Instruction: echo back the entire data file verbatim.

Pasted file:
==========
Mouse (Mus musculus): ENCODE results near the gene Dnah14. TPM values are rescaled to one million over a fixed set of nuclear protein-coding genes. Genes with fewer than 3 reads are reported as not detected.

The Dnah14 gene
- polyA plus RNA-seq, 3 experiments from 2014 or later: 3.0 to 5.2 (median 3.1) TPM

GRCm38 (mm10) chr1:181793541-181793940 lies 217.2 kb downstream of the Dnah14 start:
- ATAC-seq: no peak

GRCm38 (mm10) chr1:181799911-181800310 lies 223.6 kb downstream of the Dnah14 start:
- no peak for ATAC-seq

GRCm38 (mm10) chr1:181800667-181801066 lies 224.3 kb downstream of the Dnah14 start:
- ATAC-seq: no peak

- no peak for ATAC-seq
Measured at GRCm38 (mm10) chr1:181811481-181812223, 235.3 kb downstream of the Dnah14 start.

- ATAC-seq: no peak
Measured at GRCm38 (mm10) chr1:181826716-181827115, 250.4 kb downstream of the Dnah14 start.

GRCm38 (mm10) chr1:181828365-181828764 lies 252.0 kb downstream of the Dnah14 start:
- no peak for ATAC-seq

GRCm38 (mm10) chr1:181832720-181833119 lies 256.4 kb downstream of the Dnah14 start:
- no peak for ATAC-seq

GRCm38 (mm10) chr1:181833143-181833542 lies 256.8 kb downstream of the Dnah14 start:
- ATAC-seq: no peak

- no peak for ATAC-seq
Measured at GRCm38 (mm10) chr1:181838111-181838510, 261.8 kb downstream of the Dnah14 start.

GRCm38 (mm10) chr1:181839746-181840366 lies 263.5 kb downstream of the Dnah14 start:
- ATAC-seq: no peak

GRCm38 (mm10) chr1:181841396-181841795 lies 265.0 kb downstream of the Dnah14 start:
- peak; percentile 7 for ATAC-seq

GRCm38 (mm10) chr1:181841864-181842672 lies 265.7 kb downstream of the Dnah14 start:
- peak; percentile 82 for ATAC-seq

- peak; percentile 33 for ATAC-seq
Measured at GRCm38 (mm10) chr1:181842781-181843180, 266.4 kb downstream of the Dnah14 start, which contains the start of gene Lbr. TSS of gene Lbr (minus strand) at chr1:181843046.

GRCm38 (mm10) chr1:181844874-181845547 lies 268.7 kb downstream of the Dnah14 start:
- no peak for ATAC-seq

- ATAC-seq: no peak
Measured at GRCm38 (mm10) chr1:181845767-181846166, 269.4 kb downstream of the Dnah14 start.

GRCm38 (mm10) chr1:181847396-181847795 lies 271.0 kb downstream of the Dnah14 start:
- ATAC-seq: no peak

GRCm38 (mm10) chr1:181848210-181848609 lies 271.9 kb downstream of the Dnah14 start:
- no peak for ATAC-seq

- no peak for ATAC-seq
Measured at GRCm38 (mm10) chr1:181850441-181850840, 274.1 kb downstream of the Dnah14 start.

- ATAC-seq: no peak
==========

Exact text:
Mouse (Mus musculus): ENCODE results near the gene Dnah14. TPM values are rescaled to one million over a fixed set of nuclear protein-coding genes. Genes with fewer than 3 reads are reported as not detected.

The Dnah14 gene
- polyA plus RNA-seq, 3 experiments from 2014 or later: 3.0 to 5.2 (median 3.1) TPM

GRCm38 (mm10) chr1:181793541-181793940 lies 217.2 kb downstream of the Dnah14 start:
- ATAC-seq: no peak

GRCm38 (mm10) chr1:181799911-181800310 lies 223.6 kb downstream of the Dnah14 start:
- no peak for ATAC-seq

GRCm38 (mm10) chr1:181800667-181801066 lies 224.3 kb downstream of the Dnah14 start:
- ATAC-seq: no peak

- no peak for ATAC-seq
Measured at GRCm38 (mm10) chr1:181811481-181812223, 235.3 kb downstream of the Dnah14 start.

- ATAC-seq: no peak
Measured at GRCm38 (mm10) chr1:181826716-181827115, 250.4 kb downstream of the Dnah14 start.

GRCm38 (mm10) chr1:181828365-181828764 lies 252.0 kb downstream of the Dnah14 start:
- no peak for ATAC-seq

GRCm38 (mm10) chr1:181832720-181833119 lies 256.4 kb downstream of the Dnah14 start:
- no peak for ATAC-seq

GRCm38 (mm10) chr1:181833143-181833542 lies 256.8 kb downstream of the Dnah14 start:
- ATAC-seq: no peak

- no peak for ATAC-seq
Measured at GRCm38 (mm10) chr1:181838111-181838510, 261.8 kb downstream of the Dnah14 start.

GRCm38 (mm10) chr1:181839746-181840366 lies 263.5 kb downstream of the Dnah14 start:
- ATAC-seq: no peak

GRCm38 (mm10) chr1:181841396-181841795 lies 265.0 kb downstream of the Dnah14 start:
- peak; percentile 7 for ATAC-seq

GRCm38 (mm10) chr1:181841864-181842672 lies 265.7 kb downstream of the Dnah14 start:
- peak; percentile 82 for ATAC-seq

- peak; percentile 33 for ATAC-seq
Measured at GRCm38 (mm10) chr1:181842781-181843180, 266.4 kb downstream of the Dnah14 start, which contains the start of gene Lbr. TSS of gene Lbr (minus strand) at chr1:181843046.

GRCm38 (mm10) chr1:181844874-181845547 lies 268.7 kb downstream of the Dnah14 start:
- no peak for ATAC-seq

- ATAC-seq: no peak
Measured at GRCm38 (mm10) chr1:181845767-181846166, 269.4 kb downstream of the Dnah14 start.

GRCm38 (mm10) chr1:181847396-181847795 lies 271.0 kb downstream of the Dnah14 start:
- ATAC-seq: no peak

GRCm38 (mm10) chr1:181848210-181848609 lies 271.9 kb downstream of the Dnah14 start:
- no peak for ATAC-seq

- no peak for ATAC-seq
Measured at GRCm38 (mm10) chr1:181850441-181850840, 274.1 kb downstream of the Dnah14 start.

- ATAC-seq: no peak